Dividends are great. They're a reliable source of passive income for retirees (and others) or can help boost long-term returns for investors who choose to reinvest them. But what happens when a company decreases or suspends its payouts? No investor wants to run into this problem.
One way of avoiding this is by investing in corporations likely to continue growing their dividends for a long time to come. Let's look at two examples: Amgen(NASDAQ: AMGN) and Pfizer(NYSE: PFE).
Things have been challenging for Amgen in the past few years. The biotech giant is seeing some of its formerly bestselling drugs lose steam due to stiff competition, leading to sluggish top-line growth.
The company has earned approval for newer therapies, including asthma treatment Tezspire. But Amgen's new product portfolio isn't strong enough yet to drive strong sales growth.
So what makes the biotech an excellent dividend growth stock? First, Amgen isn't the first drugmaker to go through a period of slow revenue growth and won't be the last. The company can bounce back, provided it improves its lineup, and it's working on doing exactly that.
In December, Amgen announced it would be acquiring Horizon Therapeutics for $28.3 billion in cash. Horizon focuses on developing medicines for rare autoimmune diseases. It boasts over 20 pipeline programs and about half a dozen approved products. The transaction will provide Amgen with greater depth and breadth.
While the government initially sought to block the acquisition, Amgen was able to address regulators' concerns and now expects to close the deal sometime during the fourth quarter. Of course, Amgen won't just depend on this acquisition to rejuvenate its lineup. The company's existing pipeline features over two dozen programs, including some brand-new clinical compounds.
Amgen is also making a push within the biosimilar market. It's developing potential substitutes for blockbuster drugs such as Regeneron's eye medicine Eylea and Bristol Myers Squibb's cancer therapy Opdivo, among others. Most Americans think prescription drugs are too expensive, so there's ample room for cheaper options, such as the ones Amgen is developing.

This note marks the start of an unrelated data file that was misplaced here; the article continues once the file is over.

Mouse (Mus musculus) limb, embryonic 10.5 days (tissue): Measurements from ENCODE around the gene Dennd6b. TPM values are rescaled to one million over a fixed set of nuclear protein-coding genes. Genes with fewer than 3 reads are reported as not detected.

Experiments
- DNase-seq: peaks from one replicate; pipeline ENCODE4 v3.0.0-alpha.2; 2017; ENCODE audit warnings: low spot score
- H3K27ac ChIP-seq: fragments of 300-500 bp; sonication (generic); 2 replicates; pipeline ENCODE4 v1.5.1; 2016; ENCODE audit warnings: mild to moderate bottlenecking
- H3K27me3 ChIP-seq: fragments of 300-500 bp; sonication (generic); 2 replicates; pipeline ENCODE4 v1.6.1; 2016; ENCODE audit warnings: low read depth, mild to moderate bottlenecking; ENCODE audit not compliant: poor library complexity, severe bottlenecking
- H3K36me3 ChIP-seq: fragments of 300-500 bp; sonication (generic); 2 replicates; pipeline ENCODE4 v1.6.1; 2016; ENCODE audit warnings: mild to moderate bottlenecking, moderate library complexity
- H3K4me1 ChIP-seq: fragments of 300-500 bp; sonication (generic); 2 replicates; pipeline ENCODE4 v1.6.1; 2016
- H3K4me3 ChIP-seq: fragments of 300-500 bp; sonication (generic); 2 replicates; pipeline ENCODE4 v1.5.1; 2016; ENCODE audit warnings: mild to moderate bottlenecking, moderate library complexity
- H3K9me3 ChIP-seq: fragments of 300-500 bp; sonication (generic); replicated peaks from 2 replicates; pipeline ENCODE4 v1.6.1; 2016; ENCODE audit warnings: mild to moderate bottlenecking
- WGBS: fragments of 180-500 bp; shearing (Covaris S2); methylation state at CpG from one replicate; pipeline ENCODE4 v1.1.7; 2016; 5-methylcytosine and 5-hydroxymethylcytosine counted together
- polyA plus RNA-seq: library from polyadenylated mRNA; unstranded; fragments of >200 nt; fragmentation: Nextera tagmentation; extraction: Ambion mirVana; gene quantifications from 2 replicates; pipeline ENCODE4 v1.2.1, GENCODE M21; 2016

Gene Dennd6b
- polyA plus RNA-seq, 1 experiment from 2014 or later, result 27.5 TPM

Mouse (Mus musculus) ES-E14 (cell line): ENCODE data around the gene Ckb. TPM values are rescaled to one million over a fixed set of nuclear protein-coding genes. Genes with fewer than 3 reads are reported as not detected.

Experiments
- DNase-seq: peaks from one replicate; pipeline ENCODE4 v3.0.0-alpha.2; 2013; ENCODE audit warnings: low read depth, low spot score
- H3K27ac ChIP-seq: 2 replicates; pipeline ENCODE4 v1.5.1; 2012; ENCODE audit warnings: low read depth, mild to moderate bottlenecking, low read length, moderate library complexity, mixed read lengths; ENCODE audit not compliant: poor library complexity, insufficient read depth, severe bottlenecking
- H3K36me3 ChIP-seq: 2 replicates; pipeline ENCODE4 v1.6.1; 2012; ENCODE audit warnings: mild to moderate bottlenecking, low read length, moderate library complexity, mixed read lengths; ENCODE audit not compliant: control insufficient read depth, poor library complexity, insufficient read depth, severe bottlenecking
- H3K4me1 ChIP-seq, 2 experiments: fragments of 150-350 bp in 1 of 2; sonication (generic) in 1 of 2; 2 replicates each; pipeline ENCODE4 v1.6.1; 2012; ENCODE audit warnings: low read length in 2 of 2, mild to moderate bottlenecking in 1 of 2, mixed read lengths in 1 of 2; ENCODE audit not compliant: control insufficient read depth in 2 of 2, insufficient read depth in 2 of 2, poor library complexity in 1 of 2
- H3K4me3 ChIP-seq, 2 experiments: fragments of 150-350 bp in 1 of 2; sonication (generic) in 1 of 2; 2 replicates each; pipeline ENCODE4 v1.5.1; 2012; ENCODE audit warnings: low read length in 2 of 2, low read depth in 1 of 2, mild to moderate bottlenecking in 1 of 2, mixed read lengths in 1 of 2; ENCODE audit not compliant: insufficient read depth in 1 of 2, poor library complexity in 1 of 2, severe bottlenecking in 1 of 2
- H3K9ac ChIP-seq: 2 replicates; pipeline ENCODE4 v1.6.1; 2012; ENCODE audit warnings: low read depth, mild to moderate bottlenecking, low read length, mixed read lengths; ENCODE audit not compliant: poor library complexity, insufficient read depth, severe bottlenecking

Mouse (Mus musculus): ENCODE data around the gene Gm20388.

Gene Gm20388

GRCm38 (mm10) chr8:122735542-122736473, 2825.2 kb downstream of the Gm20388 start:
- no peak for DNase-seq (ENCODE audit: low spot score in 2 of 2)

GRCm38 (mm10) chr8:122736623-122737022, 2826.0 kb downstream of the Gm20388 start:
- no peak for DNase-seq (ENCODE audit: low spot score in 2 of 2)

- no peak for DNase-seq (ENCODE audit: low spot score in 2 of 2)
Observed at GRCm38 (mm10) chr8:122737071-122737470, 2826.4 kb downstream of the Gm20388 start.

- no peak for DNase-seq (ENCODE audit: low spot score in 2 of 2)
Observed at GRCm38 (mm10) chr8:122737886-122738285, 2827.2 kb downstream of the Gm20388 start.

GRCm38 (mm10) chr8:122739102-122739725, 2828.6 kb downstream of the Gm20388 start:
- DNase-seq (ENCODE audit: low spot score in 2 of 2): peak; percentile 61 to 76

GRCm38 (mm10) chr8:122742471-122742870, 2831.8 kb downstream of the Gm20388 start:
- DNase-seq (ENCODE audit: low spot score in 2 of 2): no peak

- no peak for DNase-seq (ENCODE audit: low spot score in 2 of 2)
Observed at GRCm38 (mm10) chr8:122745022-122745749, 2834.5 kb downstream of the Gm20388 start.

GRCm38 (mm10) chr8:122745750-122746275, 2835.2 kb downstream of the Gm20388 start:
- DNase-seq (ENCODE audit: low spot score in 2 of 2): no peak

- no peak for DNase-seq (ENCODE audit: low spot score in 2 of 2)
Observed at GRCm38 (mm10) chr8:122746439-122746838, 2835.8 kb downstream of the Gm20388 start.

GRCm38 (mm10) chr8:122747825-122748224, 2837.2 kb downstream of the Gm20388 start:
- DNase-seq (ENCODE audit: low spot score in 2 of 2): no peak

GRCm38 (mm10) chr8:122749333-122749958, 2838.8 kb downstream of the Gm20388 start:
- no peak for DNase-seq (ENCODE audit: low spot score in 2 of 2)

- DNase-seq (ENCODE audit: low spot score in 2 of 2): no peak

While this market is highly competitive, Amgen won't entirely -- or even primarily -- rely on its biosimilar unit to drive sales growth. It's just one of the many opportunities available to the company that could move the needle in the right direction. The point, though, is that Amgen isn't dead in the water despite its issues.
The company's innovative potential and the billions in yearly earnings should allow it to improve its business in the coming years. Amgen has increased its dividend by 61% in the past five years and currently offers a competitive yield of 3.26% and a reasonable cash payout ratio of 45%. Lastly, the company's current forward price-to-earnings (P/E) ratio of 14.3 looks reasonable, compared to the average of 15.3 for the biotech industry.
That's why Amgen's shares are worth buying today for income-seeking investors.
Pfizer's business is strengthening, even as its share price is dropping like a rock. What gives?
On the one hand, investors are disappointed that Pfizer's COVID-19 sales are falling off a cliff. However, this is hardly surprising. We're no longer in the same extreme state of emergency we experienced in the earlier pandemic years. But the outbreak isn't over. Cases of COVID-19 are climbing again.
While Pfizer's coronavirus portfolio may never experience the success it did in 2021 and 2022, it could continue to contribute meaningfully to the company's top line. It's important to keep that in mind. The company recently earned approval in the U.S. for an updated COVID-19 vaccine that targets the latest rising strains of the virus.
But beyond its coronavirus-related unit, how is Pfizer's business getting stronger? In at least two ways.
First, Pfizer has been on an impressive string of approvals that should continue well into next year. Some of the company's latest medicines are breaking new ground. Its respiratory syncytial virus vaccine Abrysvo was only the second ever to earn the green light in the U.S. -- the first beat Abrysvo by less than a month.
Pfizer's Litfulo became the first treatment for severe alopecia areata -- an autoimmune disease -- approved by the U.S. Food and Drug Administration for adolescents. Second, the company has also made a series of acquisitions, culminating in its massive $43 billion buyout of cancer specialist Seagen. Pfizer has substantially improved its lineup and pipeline in recent years, something that should pay rich dividends down the road -- literally.
The company has increased its payouts by 20.6% in the past five years, which isn't huge but isn't insignificant, either. Pfizer's dividend yield of 4.83% is excellent, although its cash payout ratio of 85.4% looks high.
Still, investors shouldn't worry as the company is more than capable of generating the earnings and cash flow necessary to cover -- and even increase -- its dividends. Lastly, Pfizer's shares look dirt cheap, with a forward price-to-earnings ratio of 10.3.
Dividend-seeking investors should strongly consider initiating a position in Pfizer before the company recovers.
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Prosper Junior Bakiny has no position in any of the stocks mentioned. The Motley Fool has positions in and recommends Bristol Myers Squibb, Pfizer, and Seagen. The Motley Fool recommends Amgen. The Motley Fool has a disclosure policy.